I'm really tired of hearing people smear a good and decent man, I may not agree with everything he's done but he's certainly a person with integrity.
        • by haaz (3346) on Friday August 09, 2002 @11:28AM (#4039570) Homepage
          If getting business after business bailed out at taxpayer expense qualifies you as being "morally and ethically correct," I guess Bush is.

          If being AWOL during your time in the National Guard (which coincided with the Vietnam War) qualifies you as being "morally and ethically correct," I guess Bush is.

          If killing more people in Afghanistan than were killed in the World Trade Center qualifies you as being "morally and ethically correct," I guess Bush is.

          If getting in the White House by winning a lawsuit after depriving thousands of their right to vote, qualifies you as being "morally and ethically correct," I guess Bush is.

          Research the Bush family a little bit. Find out about Laura Bush's homicide via hit and run. Notice what agency G.W.H. Bush headed in the 1970s. Find out where Prescott Bush got his money from. Look at how much the Carlyle Group and Halliburton have received as a result of the W.'s war. See if you still think they're qualifies you as being "morally and ethically correct."
        • Buddy, I don't know if this is a troll, but I'll bite.

          Pres. Bush is a good and honorable person who makes his decisions based on what's morally and ethically correct, not by putting his finger to the wind; unlike our last president.

          I'm really tired of hearing people smear a good and decent man, I may not agree with everything he's done but he's certainly a person with integrity.

          W is a bully and a slacker. He can barely read, write or speak english. Take a look at The Bush Dylsexicon [amazon.com] for an in depth character study (not political or economical, but character). This man is my every nightmare.

          Bush and co are probable the most insidious lot ever to make it to the Whitehouse, and that is saying a lot. I lived in Texas when he was elected Governer. He lied and twisted everything in his campaign. He tried to ruin the Texas education system and was only prevented by a legislative override (he later took credit for this). He assaulted the prior Governer for her prison reform actions, then later took credit for those.
          Now, at a national level, he is sending the national budget into extreem defecit so he can give massive tax breaks to all the rich people, while everyone else will end up paying for the debt.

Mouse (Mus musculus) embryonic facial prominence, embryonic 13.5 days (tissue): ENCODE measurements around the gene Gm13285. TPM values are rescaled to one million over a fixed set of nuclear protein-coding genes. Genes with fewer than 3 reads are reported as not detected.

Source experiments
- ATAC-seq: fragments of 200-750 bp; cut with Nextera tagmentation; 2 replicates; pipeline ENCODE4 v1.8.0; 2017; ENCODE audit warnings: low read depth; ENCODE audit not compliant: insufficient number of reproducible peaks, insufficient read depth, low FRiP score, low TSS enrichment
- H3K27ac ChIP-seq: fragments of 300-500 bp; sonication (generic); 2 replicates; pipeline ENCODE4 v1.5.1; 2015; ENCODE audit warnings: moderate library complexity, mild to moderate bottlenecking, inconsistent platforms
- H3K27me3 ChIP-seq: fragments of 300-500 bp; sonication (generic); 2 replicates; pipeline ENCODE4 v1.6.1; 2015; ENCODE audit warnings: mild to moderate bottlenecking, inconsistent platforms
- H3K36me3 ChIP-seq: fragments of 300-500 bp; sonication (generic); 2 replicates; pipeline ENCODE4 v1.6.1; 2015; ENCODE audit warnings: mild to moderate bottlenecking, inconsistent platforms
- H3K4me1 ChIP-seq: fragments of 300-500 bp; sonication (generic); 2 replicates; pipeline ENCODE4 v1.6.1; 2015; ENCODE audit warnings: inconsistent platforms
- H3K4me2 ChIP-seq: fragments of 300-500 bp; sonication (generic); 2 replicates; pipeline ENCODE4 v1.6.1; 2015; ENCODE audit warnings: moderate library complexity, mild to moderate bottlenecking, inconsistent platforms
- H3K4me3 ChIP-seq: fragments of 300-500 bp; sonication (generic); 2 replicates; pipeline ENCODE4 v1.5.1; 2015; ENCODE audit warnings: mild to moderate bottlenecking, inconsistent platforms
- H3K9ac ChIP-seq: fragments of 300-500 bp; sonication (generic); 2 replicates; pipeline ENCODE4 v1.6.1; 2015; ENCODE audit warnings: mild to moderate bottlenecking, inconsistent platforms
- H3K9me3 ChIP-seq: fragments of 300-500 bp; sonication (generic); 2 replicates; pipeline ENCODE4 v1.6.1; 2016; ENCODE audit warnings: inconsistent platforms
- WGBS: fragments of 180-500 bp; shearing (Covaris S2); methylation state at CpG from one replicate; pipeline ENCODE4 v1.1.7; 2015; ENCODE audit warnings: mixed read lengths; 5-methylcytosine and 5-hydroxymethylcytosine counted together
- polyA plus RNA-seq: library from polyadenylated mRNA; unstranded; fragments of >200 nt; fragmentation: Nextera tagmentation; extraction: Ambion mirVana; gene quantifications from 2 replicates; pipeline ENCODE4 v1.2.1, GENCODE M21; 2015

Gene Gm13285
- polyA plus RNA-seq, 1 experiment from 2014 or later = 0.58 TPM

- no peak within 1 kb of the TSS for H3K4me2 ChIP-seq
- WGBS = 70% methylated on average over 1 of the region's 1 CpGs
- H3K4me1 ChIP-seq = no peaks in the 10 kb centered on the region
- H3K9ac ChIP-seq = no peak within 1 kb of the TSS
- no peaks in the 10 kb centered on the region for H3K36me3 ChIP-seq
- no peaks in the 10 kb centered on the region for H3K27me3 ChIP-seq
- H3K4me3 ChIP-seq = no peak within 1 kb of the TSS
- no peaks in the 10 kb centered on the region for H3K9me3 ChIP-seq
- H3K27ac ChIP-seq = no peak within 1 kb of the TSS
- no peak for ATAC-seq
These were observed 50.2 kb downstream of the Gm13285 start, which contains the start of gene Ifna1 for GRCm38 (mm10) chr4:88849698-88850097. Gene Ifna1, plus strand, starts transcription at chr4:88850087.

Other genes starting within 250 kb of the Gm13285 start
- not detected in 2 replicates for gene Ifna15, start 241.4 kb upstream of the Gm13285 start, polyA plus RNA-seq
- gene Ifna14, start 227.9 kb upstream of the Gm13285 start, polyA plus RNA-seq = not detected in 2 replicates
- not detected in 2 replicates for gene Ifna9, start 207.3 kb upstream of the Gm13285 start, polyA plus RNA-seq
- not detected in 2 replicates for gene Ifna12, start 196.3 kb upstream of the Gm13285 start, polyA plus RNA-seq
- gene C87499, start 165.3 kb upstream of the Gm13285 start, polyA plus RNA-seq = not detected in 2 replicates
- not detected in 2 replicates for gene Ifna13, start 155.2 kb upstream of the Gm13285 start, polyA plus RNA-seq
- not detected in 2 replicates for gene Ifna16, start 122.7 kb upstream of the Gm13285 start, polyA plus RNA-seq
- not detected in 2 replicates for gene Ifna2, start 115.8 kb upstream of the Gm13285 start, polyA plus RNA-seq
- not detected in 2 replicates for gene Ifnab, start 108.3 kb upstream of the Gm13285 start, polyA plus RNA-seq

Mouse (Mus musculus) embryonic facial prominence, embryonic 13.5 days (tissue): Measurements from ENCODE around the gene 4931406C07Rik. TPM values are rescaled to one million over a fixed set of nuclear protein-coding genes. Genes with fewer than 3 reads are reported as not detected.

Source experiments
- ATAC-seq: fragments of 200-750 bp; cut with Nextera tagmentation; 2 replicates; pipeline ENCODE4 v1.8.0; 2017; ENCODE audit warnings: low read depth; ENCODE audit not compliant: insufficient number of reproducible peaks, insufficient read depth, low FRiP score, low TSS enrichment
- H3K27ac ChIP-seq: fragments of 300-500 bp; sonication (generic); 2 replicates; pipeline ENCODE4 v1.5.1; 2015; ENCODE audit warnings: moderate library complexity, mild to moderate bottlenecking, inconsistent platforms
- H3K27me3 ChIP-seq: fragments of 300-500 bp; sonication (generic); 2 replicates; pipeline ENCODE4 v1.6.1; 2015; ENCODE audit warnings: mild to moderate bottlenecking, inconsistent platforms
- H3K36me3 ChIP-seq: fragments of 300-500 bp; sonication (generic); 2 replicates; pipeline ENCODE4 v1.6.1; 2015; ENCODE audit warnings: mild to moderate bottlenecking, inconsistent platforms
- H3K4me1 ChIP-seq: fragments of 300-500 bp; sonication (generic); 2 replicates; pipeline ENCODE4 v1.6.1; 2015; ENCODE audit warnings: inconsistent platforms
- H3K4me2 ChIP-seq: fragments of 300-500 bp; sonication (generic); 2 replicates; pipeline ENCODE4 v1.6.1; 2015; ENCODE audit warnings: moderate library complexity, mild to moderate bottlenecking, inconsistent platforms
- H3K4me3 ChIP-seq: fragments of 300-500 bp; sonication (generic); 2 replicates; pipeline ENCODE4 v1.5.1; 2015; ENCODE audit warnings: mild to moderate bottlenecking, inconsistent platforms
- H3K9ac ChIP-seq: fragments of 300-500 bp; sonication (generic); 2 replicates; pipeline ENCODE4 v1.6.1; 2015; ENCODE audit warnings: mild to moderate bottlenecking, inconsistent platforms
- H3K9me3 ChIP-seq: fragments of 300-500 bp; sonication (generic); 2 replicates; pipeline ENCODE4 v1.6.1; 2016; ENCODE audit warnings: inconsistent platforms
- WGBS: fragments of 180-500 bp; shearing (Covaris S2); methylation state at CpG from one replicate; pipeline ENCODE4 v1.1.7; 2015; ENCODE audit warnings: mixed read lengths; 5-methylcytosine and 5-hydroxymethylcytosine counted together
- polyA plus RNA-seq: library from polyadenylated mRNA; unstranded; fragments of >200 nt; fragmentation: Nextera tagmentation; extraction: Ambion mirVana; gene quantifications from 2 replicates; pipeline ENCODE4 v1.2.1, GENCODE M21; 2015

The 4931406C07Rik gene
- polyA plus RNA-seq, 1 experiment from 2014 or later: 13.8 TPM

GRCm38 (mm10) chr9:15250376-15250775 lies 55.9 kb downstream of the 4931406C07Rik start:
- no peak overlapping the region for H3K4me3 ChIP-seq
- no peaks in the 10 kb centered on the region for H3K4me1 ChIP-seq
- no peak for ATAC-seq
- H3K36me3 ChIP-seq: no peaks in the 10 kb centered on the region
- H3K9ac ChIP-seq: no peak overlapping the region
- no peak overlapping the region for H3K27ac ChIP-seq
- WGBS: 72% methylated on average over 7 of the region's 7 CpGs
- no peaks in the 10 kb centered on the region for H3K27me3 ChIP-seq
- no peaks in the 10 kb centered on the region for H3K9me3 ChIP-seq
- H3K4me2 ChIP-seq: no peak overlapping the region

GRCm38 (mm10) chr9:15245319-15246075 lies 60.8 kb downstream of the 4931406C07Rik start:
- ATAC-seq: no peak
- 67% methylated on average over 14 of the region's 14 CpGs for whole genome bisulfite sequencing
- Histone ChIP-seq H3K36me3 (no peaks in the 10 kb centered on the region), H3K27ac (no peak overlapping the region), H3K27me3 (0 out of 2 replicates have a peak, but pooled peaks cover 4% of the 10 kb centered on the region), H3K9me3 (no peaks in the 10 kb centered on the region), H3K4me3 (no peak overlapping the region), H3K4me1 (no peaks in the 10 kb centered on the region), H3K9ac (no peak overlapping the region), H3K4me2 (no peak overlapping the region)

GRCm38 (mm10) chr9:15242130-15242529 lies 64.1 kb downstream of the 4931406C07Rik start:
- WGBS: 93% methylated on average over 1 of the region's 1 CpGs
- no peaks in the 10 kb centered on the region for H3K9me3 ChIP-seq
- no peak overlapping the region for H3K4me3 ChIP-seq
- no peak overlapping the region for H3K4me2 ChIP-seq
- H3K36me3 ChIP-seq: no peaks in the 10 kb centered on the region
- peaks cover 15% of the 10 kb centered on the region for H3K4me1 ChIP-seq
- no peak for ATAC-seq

As far as putting his finger to the wind, he seems to have little or no interest in what the public wants unless EVERYONE gets right in his face about it and threatens him.

          Nuff said.

    • Do some research-
      Its not just the Bush administration that Enron was tied to. It was the Clinton administration as well. Numerous Senate DEMOCRATS have ties to Enron as well.

      The Bush/Enron crap is just a smear campaign. It works too, because people like you don't care to look at facts.
    • Maybe the Democrats don't want to delve into Enron too closely, seeings how former Clinton Treasury Secretary Robert Rubin, now at Citibank, lobbied his former colleagues at the Bush Treasury department to help bail out Enron. Citibank's on the hook big-time for Enron loans. The Bushies politely told Rubin to go away. So far, Rubin is the only compromised politico related to Enron that anyone's been able to find.

      When they can straighten out who did what to whom, I'm sure we'll see Enron weasles being hauled into jail. But before a prosecutor goes up against a potential OJ jury he's going to want to take time to assemble a bulletproof case. Proving intentional fraud (rather than mere incompetence, "irrational exuberance", etc) can be a bitch.
    • Perhaps its because that what happened at enron is 10x more complex than what happened at World Com and Adelphia.

      White collar crime cases take time to put together. Arresting people for the sake of looking like "we're doing something":
      1. doesn't work out too good
      2. tramples on the rights of the innocent
    • by Jeppe Salvesen (101622) on Friday August 09, 2002 @09:53AM (#4038835)
      Pardon me for interfering with / analyzing your domestic policies.

      What you are experiencing is quite normal. After a period of living out of touch with reality, you're falling out of the clouds. Gravity is a bitch.

      Enron to me exemplifies that your power structure is far from ideal. Rather than having the people pay for the campaigns (through the national treasury), you have the corporations that care about profits and only profits buying influence in the political circles. Giving corporations a lot of power is generally a bad idea, since they care less about ethics and more about money.

      Greed is essentially a destructive force. Greed fosters bad judgement and short-term benefits. The Enron and WorldCom people knew they were out of line, but the enormous payoffs kept them going even though their logic central must have been saying "you're way out of line, mister. this will collapse!". I would look really hard for executives who quit after the accounting fraud began. Some of them might have seen where this was going, and left the sinking ship with bloody hands - their common sense overpowering the greed.

      As Aimee Mann sings - "it is not going to stop.. until you wise up". You really, really need to look at who you elect during the upcoming elections. Don't just look at the words, but examine the past. If you wish to come through this alive, you'll need wisdom and courage, not demagogues (sp?) and special interest representatives.

      If this was not so damned serious, I would be experiencing some schadenfreude now, but this is too damn serious on a global scale. I really hope you'll learn your lessons and regain your balance.